Earlier this month the ECB, over and above payments to players, agreed a guaranteed share of £1.75 million a year from the Allen Stanford Twenty20 promotion in Antigua, not to mention whatever it is going to make from the proposed £4.75 million quadrangular tournament in London. It can afford to be generous, therefore, and the board should guarantee a £1 million first prize to the LV county champions from next season onwards. Simultaneously, whether by decree, more effective financial incentives, or the leadership that makes possible an unofficial gentleman's agreement, they have to force the counties to play at least eight England-qualified players per game. Forget their age: that is a red herring.

This year's winners will get what last year's did: £100,000. County clubs offer their own incentives by awarding a win bonus of the same amount, but divided among the 15-odd players who share the burden of playing 16 four-day games, even that amounts to only £13,300 more for members of the side that comes top of the first division than for those playing for the side that finishes last in the second. Tradition and prestige actually go a long way towards the truth of the adage that virtue brings its own reward but prizes at this level, too modest by current standards, need revision, whether or not there really is a first prize of £2.5 million available for whichever team wins the proposed Twenty20 Champions League.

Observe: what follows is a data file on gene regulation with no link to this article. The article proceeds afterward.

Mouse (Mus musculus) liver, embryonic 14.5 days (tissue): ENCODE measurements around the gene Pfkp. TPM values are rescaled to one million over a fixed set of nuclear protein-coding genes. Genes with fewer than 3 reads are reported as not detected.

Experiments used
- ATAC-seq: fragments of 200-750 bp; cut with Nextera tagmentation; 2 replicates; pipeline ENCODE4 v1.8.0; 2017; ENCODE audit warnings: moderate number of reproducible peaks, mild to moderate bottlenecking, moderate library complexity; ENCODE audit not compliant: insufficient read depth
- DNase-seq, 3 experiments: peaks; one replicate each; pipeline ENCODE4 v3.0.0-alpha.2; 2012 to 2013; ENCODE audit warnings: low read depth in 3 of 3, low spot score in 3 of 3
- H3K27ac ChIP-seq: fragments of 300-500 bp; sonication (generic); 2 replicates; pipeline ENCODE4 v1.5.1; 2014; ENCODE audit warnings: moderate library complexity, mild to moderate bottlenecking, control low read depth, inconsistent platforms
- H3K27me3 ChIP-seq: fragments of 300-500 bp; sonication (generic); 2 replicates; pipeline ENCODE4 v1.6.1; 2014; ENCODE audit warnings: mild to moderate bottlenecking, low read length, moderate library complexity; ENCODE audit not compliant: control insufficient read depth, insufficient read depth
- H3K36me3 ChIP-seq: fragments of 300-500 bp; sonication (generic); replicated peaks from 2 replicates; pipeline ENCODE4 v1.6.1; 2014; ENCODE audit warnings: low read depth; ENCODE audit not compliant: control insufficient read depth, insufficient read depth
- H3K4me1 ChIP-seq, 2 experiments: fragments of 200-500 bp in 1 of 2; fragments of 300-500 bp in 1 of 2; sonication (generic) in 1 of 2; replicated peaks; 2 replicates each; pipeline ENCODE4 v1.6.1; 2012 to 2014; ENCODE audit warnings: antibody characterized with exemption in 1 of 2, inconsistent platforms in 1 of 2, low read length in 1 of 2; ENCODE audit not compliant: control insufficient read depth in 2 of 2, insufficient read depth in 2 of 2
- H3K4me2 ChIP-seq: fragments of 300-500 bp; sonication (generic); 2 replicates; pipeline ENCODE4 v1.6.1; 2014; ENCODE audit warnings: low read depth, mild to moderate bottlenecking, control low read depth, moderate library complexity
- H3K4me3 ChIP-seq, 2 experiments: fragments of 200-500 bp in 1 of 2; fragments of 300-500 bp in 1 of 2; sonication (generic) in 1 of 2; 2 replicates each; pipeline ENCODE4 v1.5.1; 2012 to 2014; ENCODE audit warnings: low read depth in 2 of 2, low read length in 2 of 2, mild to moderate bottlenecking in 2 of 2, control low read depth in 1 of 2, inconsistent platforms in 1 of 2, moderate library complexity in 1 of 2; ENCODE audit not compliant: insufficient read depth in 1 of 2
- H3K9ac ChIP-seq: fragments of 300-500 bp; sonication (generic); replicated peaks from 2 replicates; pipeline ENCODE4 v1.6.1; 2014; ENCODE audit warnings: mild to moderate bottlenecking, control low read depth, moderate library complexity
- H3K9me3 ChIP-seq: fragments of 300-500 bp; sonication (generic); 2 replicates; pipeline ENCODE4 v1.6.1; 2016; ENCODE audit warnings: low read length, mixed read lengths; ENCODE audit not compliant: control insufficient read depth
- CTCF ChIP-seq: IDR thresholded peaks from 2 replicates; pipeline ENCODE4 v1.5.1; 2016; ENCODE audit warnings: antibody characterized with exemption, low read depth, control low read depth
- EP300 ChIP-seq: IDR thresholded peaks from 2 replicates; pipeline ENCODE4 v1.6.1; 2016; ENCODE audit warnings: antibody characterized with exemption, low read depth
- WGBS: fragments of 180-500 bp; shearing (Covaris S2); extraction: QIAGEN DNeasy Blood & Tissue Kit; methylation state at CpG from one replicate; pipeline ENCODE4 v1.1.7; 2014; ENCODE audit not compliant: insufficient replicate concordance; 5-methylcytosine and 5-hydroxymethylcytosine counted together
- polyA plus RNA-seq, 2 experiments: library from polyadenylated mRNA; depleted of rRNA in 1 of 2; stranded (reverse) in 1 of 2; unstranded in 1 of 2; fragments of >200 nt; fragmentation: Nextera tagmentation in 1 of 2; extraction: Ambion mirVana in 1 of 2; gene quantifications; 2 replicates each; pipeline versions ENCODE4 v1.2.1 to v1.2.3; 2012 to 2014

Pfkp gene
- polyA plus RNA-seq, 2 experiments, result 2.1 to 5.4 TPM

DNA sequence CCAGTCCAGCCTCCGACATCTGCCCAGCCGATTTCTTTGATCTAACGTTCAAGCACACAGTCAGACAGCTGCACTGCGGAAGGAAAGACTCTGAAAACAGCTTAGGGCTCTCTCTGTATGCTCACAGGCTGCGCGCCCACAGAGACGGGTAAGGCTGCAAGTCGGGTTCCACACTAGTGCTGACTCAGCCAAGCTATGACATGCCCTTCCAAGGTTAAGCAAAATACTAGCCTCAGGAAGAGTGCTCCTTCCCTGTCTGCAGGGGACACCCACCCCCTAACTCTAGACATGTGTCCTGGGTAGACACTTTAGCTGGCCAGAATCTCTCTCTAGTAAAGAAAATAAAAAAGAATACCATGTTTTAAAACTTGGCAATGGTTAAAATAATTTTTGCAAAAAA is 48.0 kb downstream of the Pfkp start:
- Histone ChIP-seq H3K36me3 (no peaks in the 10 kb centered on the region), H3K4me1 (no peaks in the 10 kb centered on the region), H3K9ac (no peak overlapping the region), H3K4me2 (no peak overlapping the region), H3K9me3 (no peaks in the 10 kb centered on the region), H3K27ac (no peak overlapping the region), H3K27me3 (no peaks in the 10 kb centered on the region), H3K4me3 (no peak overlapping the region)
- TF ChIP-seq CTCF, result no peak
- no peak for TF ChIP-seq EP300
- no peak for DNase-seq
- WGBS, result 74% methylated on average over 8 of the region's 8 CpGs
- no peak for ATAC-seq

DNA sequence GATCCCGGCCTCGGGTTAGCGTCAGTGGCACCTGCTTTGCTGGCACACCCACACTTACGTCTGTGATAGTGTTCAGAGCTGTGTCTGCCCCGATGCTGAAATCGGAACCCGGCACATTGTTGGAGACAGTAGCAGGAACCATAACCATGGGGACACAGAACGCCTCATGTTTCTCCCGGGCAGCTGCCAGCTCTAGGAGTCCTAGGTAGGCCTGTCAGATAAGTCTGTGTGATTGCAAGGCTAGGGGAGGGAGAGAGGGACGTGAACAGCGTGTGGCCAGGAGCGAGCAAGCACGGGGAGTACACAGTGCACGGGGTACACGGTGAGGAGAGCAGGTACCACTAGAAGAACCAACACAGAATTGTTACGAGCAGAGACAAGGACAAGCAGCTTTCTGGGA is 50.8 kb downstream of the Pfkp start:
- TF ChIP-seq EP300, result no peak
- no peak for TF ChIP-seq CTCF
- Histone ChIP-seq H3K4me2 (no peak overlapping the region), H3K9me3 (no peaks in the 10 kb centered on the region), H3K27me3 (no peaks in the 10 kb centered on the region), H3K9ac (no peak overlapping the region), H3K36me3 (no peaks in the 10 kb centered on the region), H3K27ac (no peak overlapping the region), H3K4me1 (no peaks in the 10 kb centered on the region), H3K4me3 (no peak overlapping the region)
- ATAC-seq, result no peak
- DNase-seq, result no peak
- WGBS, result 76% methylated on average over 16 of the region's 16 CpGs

Christopher Martin-Jenkins has been a leading cricket broadcaster, journalist and author for almost four decades, during which time he has served as a cricket correspondent for the BBC, the Daily Telegraph and the Times

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Posted by kingofspain on (July 2, 2008, 12:43 GMT)

Welcome back, real cricket! We've missed you! This is the peak of 20/20, the casual fan will move onto something else and real cricket lovers prefer the longer format.

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Christopher Martin-Jenkins A useful cricketer himself in his time, Christopher Martin-Jenkins was employed on the Cricketer by EW Swanton on leaving Cambridge. He joined the BBC sports team in 1970 and commentated on his first international match, an ODI, in 1972. The following year he succeeded Brian Johnston as the BBC's cricket correspondent, a post he held until 1991, with a four-year break between 1981 and 1984. He edited the Cricketer from 1981 to 1991, was cricket correspondent of the Telegraph from 1991-99 and of the Times from 1999-2008. He has been a member of the Test Match Special team since 1973, again with a break between 1981 and 1985, when he was used on BBC TV. He is also a prolific author, and his accounts of the 1973-74 West Indies tour, Testing Time, and the 1974-75 series in Australia, Assault On The Ashes, set the tone for more than three decades of quality output.